CVnCoV COVID-19 vaccine safely elicits immune response in Phase I testing
The interim Phase I data suggests CVnCoV can safely induce a neutralising antibody response similar to that of convalescent COVID-19 patients with two 12μg vaccine doses.
CureVac N.V. has announced positive interim data from its ongoing Phase I dose-escalation study evaluating the safety, reactogenicity and immunogenicity of CVnCoV, its investigational SARS-CoV-2 vaccine candidate.
The study enrolled more than 250 healthy individuals aged 18 to 60 years. Each was immunised intramuscularly with CVnCoV at escalating doses two, four, six, eight and 12μg on days one and 29. Per dose level, the trial included up to 10 participants who had previously tested positive for a COVID-19 infection (seropositives) to further evaluate the safety and immunogenicity of CVnCoV in this sub-population.
According to the enterprise, CVnCoV was generally well tolerated across all tested doses and induced strong binding and neutralising antibody responses in addition to indications of T cell activation. It intends to publish a detailed overview of the Phase I data in the coming weeks. CVnCoV is currently also being investigated in a Phase IIa clinical trial in older adults in Peru and Panama.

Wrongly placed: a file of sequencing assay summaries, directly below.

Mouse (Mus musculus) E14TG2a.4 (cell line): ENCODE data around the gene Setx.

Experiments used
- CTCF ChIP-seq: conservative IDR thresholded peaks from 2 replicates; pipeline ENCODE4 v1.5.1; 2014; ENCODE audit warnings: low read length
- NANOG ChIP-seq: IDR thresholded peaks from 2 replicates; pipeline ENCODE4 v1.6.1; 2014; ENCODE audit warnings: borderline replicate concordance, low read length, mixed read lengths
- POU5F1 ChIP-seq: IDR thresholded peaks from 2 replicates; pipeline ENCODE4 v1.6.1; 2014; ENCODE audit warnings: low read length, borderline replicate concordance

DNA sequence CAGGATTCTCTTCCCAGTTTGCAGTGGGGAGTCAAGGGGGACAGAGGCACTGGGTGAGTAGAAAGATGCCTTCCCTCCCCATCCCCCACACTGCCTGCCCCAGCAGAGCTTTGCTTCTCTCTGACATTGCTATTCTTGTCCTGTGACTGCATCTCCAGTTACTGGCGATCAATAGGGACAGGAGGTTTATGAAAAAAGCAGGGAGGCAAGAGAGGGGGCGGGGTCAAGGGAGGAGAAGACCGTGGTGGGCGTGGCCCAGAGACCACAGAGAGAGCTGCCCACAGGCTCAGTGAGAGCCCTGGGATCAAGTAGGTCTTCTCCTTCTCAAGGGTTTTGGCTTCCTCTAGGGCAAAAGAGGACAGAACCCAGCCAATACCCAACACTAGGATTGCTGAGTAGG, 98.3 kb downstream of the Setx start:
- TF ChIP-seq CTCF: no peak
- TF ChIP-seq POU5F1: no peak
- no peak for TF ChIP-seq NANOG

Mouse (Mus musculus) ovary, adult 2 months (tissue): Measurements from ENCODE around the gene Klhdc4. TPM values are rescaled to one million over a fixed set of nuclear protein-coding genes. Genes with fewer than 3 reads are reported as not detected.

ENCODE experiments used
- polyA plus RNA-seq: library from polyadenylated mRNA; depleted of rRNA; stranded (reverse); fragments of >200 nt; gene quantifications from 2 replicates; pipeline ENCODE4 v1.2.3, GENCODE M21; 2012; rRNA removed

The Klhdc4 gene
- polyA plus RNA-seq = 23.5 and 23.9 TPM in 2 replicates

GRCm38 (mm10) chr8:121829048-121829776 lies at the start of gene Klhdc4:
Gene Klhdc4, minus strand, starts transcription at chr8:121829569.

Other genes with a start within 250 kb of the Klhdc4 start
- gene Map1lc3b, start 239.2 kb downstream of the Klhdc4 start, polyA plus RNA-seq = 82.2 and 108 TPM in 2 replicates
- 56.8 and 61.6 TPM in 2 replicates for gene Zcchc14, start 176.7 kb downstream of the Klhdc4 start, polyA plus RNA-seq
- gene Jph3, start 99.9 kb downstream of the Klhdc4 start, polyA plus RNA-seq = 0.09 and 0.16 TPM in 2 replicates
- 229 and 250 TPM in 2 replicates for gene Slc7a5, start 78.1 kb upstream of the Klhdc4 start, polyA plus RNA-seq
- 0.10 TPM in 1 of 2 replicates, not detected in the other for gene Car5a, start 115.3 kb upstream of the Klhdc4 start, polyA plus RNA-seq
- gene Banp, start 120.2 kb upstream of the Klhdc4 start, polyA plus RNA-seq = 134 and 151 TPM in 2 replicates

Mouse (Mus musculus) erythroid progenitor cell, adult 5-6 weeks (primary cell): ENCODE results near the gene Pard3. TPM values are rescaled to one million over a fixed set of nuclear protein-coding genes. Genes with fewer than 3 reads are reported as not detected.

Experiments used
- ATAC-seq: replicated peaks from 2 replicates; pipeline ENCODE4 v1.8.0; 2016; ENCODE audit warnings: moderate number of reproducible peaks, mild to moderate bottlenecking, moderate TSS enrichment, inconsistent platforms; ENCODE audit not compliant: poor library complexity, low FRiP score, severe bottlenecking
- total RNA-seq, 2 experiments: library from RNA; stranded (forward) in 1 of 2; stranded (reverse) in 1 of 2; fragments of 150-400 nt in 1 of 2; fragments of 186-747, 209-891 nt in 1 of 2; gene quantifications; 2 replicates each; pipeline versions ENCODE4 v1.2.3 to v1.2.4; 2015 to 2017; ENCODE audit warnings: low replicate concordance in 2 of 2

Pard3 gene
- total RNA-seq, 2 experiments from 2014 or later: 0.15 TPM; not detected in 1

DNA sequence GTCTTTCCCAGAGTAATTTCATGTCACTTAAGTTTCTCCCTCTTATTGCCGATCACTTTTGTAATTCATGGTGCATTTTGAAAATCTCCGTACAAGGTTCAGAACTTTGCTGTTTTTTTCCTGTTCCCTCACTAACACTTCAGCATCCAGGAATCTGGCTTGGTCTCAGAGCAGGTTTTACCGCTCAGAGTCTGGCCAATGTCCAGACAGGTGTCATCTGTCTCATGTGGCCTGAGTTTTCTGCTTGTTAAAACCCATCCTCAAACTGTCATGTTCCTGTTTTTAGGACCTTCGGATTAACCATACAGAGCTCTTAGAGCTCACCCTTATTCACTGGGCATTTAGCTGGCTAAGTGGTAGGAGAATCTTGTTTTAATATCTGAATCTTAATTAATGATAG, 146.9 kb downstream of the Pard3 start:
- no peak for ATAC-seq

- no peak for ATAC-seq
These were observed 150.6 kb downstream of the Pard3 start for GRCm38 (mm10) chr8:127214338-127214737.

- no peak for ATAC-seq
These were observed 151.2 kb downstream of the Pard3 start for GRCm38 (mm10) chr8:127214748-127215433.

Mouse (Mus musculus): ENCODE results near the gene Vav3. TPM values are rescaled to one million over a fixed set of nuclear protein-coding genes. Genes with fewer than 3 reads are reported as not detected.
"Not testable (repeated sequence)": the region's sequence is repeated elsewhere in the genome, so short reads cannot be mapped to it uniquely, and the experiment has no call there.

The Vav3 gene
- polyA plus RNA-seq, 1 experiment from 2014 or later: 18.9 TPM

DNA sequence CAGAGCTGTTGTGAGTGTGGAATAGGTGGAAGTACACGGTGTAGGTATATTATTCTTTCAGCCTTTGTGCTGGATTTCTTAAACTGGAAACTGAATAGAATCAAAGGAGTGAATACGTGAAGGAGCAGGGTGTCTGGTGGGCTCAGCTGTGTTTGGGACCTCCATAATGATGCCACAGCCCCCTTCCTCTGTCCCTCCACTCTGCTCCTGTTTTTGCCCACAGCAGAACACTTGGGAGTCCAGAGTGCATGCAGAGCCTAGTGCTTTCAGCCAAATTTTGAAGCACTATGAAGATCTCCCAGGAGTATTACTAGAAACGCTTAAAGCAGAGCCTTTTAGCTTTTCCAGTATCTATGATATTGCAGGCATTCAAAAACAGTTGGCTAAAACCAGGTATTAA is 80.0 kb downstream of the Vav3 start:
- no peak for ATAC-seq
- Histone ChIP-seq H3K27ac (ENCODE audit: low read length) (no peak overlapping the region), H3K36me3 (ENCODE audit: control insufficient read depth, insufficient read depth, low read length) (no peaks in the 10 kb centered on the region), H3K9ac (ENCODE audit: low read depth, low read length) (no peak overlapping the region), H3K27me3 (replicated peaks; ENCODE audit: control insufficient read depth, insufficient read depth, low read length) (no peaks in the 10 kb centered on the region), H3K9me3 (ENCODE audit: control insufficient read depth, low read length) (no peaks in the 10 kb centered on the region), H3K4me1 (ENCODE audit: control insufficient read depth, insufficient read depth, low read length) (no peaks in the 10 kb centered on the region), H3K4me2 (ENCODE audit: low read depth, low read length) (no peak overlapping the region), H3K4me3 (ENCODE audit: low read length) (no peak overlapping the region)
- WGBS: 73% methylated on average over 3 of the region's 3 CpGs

“We are very encouraged by the interim Phase I data. It represents a critical milestone in our COVID-19 vaccine program and strongly supports the advancement of our vaccine candidate,” said Dr Franz-Werner Haas, Chief Executive Officer of CureVac. “Following further data readouts and discussion with regulatory authorities, we remain fully committed and on track to initiate a pivotal Phase IIb/III trial before the end of 2020.”
Geometric Mean Titers (GMTs) of binding and neutralising antibodies in study participants were compared to peak serum titers of 67 symptomatic convalescent COVID-19 patients (human convalescent sera [HCS]). The HCS panel was composed to provide a medically relevant comparator to validate CVnCoV potency, approximately 24 percent of the contributors to the panel were a severely ill COVID-19 patients who had to be hospitalised.
At 12μg, GMTs of binding antibodies increased to the level measured in the HCS panel. Analysis of T cell mediated immunity is ongoing, but the early data show indications of functional T cells.
“These initial data show a robust and highly efficient immune response to our natural mRNA-based CVnCoV vaccine candidate, including antibody and initial T cell responses at the level of a relevant panel of symptomatic convalescent patients,” said Dr Mariola Fotin-Mleczek, Chief Technology Officer of CureVac.
The reactogenicity of CVnCoV was continuously monitored by a Data and Safety Monitoring Board. The vaccine was generally well tolerated across all tested doses with no related serious adverse events observed. At 12μg, grade three adverse events occurred mostly after administration of the second dose and included fatigue, headache, chills, muscle pain and, to a lesser extent, fever. All reported events were transient and resolved rapidly, usually within 24 to 48 hours.
CVnCoV is an mRNA-based COVID-19 vaccine candidate which encodes a prefusion stabilized full-length SARS-CoV-2 Spike protein. Its formulation is based on lipid nanoparticle (LNP) technology licensed from Acuitas Therapeutics.